Acts 12:4 KJV - And when he had apprehended him, he put [him] in prison, and delivered [him] to four quaternions of soldiers to keep him; intending after Easter to bring him forth to the people.
    Acts 12:5 KJV - Peter therefore was kept in prison: but prayer was made without ceasing of the church unto God for him.
    Then again the whole week is also considered Passover.

  6. #6
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    Quote Originally Posted by gilgal View Post
    What do you think of Acts 12:4? Easter or Passover?

    The Greek word for Easter is Pascha. But some reason the translators interpreted this as Easter rather than the usual Passover. But some explain this as actual pagan holiday because both Easter and Passover are known to be Pascha in Greek and the days of unleavened bread which begins on the 15th of the first month is past already. Passover would be the 14th of the 1st month which is past already.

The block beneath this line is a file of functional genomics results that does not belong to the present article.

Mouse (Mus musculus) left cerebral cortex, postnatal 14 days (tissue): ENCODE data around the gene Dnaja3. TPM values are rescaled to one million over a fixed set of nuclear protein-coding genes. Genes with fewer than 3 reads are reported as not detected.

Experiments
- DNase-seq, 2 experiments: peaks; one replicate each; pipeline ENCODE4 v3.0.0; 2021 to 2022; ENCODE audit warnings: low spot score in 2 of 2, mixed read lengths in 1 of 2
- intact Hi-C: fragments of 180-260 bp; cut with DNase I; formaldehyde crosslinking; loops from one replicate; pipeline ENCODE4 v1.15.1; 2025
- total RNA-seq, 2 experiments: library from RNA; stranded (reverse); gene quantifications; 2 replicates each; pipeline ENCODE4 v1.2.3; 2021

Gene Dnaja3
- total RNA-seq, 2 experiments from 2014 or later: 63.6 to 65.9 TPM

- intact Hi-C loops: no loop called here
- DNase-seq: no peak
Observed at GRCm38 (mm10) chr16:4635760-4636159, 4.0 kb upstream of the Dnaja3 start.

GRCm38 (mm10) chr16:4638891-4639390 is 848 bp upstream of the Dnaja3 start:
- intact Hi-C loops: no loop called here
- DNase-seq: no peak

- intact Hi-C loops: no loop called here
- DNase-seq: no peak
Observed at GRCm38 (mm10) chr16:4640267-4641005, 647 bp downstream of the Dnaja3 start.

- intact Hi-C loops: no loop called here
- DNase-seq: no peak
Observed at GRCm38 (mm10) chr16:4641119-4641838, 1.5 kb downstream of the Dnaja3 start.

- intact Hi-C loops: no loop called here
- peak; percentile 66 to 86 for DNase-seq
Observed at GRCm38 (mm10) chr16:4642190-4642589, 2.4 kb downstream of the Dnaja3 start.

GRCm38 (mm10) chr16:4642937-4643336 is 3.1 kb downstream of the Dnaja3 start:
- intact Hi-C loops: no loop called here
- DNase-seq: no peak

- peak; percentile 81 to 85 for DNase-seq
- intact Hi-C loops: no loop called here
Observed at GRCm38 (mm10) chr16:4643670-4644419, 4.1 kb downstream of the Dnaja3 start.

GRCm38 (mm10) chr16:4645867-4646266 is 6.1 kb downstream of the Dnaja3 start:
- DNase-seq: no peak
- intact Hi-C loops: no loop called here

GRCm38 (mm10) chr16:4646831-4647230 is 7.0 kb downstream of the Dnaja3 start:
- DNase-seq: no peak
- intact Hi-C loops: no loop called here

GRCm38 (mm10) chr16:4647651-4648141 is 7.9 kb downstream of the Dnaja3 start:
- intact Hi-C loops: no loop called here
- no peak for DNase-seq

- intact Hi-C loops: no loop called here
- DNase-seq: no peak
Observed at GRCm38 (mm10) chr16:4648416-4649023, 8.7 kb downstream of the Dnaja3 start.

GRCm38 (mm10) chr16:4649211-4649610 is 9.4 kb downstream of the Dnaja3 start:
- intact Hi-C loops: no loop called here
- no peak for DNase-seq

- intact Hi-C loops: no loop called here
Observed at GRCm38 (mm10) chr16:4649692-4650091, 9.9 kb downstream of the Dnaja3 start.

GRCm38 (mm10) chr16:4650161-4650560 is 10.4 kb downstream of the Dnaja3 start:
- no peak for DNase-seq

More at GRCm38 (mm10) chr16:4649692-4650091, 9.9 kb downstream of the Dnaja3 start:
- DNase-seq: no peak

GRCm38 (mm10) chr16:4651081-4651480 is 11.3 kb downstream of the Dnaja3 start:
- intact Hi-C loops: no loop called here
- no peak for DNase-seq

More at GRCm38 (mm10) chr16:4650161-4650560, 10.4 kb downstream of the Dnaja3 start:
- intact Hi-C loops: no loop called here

Then again the whole week is also considered Passover.
    I don't see any connection with either the LXX or "pagan holidays." The folks who claim things like "Easter is a pagan holiday" deliberately put in the Bible to worship the goddess Astarte are simply insane and should be ignored.
    • Skepticism is the antiseptic of the mind.
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  7. #7
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    Quote Originally Posted by RAM View Post
    I don't see any connection with either the LXX or "pagan holidays." The folks who claim things like "Easter is a pagan holiday" deliberately put in the Bible to worship the goddess Astarte are simply insane and should be ignored.